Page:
James Murdoch, the younger son of media baron Rupert Murdoch, has stepped fown from his post as chair of BSkyB Media, the British satellite company that is partly owned by the Murdoch family. In a statement issued Tuesday, BSkyB said that the younger Murdoch had resigned to “shield” the company from the phone hacking scandal that has embroiled him and his father’s News Corporation since July of 2011. Last summer, reports surfaced that staff from News Corps.’s News of the World tabloid had hacked into the voice mail of a murdered 13-year-old school girl, Milly Dowler, and deleted messages, leading her family to think that she might still be alive. These revelations led to the shuttering of NoW, an ongoing police investigation into hacking and corruption at NoW and the arrest of several present and former NoW editors and employees.
40 percent of BSkyB’s stock is owned by News Corp. and the company was making a $12 billion bid to gain complete control of the broadcaster when the hacking scandal broke out last July. Many had speculated then about whether James Murdoch would stay on as chairman of BSkyB, notes the New York Times.
James Murdoch remains the deputy chief operating officer of News Corp. and is now working from the company’s headquarters in New York. His resignation from the leadership position of BSkyB follows a number of reports about how much he did or did not know about how extensive the practice of phone hacking was at NoW, when he, as executive chairman of News International, the British newspaper wing of News Corp., had authorized a very large settlement of more than £450,000 ($725,000) and legal fees exceeding $322,000 to Gordon Taylor, the chief executive of the Professional Footballers’ Association. Murdoch has been accused of being either simply incompetent in his leadership capacity or outright deceptive about what he truly knew about phone hacking at NoW.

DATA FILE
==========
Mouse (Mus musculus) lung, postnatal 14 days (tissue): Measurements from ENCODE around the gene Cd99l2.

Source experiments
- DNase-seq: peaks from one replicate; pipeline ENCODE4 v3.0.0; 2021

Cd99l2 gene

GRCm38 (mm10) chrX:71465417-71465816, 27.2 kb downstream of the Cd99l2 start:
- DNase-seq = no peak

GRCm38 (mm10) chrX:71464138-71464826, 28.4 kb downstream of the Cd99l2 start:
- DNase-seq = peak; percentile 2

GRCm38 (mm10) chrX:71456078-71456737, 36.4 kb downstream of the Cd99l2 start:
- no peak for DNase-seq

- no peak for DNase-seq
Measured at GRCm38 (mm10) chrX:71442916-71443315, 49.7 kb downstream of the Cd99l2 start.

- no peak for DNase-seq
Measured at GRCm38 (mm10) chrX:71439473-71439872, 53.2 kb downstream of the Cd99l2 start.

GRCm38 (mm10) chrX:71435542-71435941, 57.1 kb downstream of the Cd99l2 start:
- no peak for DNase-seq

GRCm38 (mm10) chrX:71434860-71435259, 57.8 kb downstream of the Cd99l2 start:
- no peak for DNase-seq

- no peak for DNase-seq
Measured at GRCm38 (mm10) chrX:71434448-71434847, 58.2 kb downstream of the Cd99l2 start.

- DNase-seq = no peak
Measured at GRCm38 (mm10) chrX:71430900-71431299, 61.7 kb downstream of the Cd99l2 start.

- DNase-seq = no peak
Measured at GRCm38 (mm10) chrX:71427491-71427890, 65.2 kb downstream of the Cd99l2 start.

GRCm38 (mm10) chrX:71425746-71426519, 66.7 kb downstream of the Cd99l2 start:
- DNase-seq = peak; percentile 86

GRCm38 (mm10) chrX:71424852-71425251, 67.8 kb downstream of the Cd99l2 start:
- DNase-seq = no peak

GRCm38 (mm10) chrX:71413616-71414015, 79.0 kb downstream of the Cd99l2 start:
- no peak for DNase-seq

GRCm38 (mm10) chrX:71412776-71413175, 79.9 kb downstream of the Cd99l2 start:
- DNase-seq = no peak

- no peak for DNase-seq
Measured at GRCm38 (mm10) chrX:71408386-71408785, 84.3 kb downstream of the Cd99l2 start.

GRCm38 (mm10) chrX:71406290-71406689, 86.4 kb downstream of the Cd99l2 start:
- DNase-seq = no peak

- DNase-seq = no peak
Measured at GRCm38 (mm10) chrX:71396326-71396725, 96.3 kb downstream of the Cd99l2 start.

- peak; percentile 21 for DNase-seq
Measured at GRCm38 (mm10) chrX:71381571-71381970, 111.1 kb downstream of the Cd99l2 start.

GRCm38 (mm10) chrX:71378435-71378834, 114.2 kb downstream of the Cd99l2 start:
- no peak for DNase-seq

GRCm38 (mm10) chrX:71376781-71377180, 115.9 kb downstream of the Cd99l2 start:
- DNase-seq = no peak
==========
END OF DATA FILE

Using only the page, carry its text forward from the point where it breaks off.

At the end of February, James Murdoch had resigned as executive chairman of News International. He has also resigned from the board of the pharmaceutical company GlaxoSmithKline and the auction house Sotheby’s.
With News Corp. facing more turmoil after James Murdoch’s resignation, the company’s shareholders are calling for Rupert Murdoch himself to quit as chair of his company. Shareholders remain concerned about the ongoing problems and possibility of fresh scandals. Michael Wolff, author of the Murdoch biography The Man Who Owns The News, says that there is now renewed pressure on James Murdoch to resign from News Corp. As Wolff comments in the Guardian about James Murdoch:
“He hasn’t shown much inclination to go. James is worried the company will sell him out. What’s going on now is that James wants to stay out of jail.”
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